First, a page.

Albert Hofmann, who discovered the hallucinogenic properties of LSD, has died last Tuesday. He was 102.
Hofmann reportedly died of a heart failure at his hometown Basel, Switzerland.
Hofmann worked his whole life for the recognition of LSD as a medicine. He welcomed a decision by Swiss authorities last December to allow LSD to be used in a psychotherapy research project.
The Swiss chemist discovered lysergic acid diethylamide-25 in 1938 while studying the medicinal uses of ergot fungi at the Sandoz pharmaceuticals firm in Basel. He became the first person in the world that tripped on LSD when a tiny amount was absorbed by his fingertips on April 16, 1943. For several decades, Hofmann took the drug occasionally — out of scientific interest.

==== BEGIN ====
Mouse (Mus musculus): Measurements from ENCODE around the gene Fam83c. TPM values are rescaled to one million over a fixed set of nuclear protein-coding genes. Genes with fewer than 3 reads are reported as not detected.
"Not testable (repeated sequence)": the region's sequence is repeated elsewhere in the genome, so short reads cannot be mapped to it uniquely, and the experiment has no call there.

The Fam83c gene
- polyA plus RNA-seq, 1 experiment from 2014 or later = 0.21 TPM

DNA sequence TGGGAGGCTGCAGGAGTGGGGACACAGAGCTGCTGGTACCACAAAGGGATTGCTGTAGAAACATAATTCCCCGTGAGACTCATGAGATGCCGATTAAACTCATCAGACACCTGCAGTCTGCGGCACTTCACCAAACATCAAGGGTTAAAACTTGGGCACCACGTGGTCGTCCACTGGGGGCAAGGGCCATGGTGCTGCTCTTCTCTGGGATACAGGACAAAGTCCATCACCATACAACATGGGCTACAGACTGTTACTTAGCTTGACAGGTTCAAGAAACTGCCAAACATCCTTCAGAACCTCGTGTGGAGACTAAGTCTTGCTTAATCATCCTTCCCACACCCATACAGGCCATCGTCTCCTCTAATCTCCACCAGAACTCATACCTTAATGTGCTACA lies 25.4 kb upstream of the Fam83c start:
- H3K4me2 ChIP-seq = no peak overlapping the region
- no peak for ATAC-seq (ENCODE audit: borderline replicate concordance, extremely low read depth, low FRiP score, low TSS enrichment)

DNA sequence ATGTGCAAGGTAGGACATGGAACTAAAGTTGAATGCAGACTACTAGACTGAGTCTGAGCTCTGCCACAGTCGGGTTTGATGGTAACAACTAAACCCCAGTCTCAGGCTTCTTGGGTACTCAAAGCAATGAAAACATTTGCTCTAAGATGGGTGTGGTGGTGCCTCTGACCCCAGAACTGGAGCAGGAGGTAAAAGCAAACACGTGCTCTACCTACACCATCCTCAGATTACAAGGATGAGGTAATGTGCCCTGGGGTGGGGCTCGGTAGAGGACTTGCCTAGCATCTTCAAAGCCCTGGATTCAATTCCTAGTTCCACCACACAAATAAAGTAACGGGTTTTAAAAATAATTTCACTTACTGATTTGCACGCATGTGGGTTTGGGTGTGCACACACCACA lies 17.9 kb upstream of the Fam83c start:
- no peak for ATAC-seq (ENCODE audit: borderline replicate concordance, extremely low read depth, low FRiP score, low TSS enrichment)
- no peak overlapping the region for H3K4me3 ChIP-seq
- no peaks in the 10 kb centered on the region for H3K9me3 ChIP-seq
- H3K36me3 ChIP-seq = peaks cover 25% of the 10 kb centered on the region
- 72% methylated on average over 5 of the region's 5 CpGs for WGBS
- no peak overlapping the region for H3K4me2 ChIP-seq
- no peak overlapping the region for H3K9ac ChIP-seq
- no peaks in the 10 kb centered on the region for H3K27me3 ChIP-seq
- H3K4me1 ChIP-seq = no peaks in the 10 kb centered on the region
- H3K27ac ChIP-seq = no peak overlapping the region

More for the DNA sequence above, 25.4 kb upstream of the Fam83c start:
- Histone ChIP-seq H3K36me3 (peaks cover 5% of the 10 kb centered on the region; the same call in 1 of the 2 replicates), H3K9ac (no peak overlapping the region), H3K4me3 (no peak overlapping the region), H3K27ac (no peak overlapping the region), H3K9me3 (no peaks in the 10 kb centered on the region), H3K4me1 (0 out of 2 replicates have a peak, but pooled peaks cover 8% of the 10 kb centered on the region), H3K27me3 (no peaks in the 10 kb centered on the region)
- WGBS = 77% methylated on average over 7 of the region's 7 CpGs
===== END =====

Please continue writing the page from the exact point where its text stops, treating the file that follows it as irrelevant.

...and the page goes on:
In a celebration of his 100th birthday at the World Psychedelic Forum in 2006, Hofmann told the crowd, which included 2,000 researchers, scientists, artists and historians, that "LSD wanted to tell me something. It gave me an inner joy, an open mindedness, gratefulness, open eyes and an internal sensitivity for the miracles of creation." Yet he does not deny the problematic consequences that its consumption as a “pleasure drug” could have for people. He wrote about this in his 1979 book: "LSD - my problem child."
Hofmann was also the first scientist to synthesize psilocybin, the active ingredient in psilocybin mushrooms, in 1958.